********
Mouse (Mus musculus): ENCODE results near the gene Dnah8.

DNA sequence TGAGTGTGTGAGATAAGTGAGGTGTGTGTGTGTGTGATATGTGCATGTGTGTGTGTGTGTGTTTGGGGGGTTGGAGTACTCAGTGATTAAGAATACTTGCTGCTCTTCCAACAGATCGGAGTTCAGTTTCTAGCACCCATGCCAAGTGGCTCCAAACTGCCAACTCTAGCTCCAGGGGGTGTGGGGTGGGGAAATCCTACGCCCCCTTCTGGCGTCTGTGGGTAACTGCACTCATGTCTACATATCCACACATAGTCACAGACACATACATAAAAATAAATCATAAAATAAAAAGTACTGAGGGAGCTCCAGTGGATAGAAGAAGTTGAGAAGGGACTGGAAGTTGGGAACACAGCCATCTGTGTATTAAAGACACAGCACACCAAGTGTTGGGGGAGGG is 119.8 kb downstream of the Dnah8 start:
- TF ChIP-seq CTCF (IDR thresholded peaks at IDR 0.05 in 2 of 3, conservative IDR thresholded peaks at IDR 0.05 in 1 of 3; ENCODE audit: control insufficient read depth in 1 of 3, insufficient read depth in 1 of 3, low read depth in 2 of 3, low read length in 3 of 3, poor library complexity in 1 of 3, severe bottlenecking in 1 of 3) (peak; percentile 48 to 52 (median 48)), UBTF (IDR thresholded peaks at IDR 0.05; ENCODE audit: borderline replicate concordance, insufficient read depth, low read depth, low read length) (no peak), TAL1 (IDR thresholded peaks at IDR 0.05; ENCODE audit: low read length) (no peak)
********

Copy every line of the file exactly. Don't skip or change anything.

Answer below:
Mouse (Mus musculus): ENCODE results near the gene Dnah8.

DNA sequence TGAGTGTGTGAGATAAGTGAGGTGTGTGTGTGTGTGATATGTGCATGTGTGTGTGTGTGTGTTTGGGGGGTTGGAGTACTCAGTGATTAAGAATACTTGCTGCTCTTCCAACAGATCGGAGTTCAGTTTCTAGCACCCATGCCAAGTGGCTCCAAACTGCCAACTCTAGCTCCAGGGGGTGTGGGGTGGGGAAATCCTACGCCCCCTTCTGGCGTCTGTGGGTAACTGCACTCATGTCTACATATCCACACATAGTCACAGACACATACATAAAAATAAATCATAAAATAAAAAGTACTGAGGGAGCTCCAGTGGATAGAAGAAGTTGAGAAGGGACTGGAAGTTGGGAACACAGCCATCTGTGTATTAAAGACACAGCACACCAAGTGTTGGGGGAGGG is 119.8 kb downstream of the Dnah8 start:
- TF ChIP-seq CTCF (IDR thresholded peaks at IDR 0.05 in 2 of 3, conservative IDR thresholded peaks at IDR 0.05 in 1 of 3; ENCODE audit: control insufficient read depth in 1 of 3, insufficient read depth in 1 of 3, low read depth in 2 of 3, low read length in 3 of 3, poor library complexity in 1 of 3, severe bottlenecking in 1 of 3) (peak; percentile 48 to 52 (median 48)), UBTF (IDR thresholded peaks at IDR 0.05; ENCODE audit: borderline replicate concordance, insufficient read depth, low read depth, low read length) (no peak), TAL1 (IDR thresholded peaks at IDR 0.05; ENCODE audit: low read length) (no peak)